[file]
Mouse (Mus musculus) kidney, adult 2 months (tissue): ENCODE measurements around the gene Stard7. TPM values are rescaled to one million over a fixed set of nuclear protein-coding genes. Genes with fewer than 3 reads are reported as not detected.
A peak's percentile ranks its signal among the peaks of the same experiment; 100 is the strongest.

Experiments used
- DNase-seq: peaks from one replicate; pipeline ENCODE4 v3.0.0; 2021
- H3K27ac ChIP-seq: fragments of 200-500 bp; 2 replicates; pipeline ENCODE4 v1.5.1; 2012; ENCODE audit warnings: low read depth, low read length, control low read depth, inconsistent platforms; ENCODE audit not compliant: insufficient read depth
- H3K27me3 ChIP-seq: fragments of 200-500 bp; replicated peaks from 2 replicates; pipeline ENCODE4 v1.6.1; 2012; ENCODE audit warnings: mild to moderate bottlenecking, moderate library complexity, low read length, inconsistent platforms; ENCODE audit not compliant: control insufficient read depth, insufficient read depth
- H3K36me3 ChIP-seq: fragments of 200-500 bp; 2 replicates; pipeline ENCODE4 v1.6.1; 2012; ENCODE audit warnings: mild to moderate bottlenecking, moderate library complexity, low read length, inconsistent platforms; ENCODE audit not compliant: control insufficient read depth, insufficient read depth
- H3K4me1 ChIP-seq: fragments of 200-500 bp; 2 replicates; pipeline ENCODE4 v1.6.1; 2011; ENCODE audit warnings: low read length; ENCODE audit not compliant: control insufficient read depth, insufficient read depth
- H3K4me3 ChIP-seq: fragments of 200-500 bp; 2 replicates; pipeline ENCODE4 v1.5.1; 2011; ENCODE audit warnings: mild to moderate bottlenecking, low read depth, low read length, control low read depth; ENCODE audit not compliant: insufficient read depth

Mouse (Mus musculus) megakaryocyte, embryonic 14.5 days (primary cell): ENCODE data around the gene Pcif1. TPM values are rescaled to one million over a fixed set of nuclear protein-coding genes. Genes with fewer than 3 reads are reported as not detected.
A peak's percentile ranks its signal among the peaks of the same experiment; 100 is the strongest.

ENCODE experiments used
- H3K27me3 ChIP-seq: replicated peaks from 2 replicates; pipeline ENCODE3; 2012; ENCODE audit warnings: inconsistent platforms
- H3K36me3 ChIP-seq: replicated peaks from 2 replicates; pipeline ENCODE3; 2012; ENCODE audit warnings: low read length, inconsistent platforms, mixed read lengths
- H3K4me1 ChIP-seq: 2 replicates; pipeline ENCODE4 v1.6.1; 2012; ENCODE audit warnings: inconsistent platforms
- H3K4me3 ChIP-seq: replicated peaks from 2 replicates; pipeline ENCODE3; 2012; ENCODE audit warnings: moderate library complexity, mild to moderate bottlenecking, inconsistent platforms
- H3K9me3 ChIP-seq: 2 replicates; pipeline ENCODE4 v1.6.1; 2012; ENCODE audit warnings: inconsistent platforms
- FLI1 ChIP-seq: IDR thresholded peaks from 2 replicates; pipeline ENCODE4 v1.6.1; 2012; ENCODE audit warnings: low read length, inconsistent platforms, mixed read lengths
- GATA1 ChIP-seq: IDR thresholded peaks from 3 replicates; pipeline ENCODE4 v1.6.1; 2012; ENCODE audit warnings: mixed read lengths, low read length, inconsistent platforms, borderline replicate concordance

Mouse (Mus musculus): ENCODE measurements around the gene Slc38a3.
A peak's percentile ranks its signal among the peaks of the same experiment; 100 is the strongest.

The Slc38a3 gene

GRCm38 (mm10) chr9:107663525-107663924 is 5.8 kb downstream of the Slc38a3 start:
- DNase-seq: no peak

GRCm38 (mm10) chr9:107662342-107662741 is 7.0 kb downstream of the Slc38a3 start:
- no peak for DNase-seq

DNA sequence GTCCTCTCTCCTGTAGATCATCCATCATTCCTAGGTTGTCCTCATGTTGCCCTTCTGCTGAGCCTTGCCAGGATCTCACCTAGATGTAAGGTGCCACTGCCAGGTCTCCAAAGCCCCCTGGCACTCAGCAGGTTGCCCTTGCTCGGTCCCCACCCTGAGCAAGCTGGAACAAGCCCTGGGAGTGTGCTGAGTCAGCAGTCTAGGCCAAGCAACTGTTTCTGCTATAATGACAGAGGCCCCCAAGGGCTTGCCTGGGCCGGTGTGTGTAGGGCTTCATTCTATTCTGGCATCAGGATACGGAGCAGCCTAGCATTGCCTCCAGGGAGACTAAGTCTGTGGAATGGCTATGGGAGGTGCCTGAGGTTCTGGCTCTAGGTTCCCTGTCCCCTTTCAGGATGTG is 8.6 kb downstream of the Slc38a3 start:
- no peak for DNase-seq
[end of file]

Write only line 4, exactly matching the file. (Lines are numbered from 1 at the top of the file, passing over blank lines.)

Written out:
- DNase-seq: peaks from one replicate; pipeline ENCODE4 v3.0.0; 2021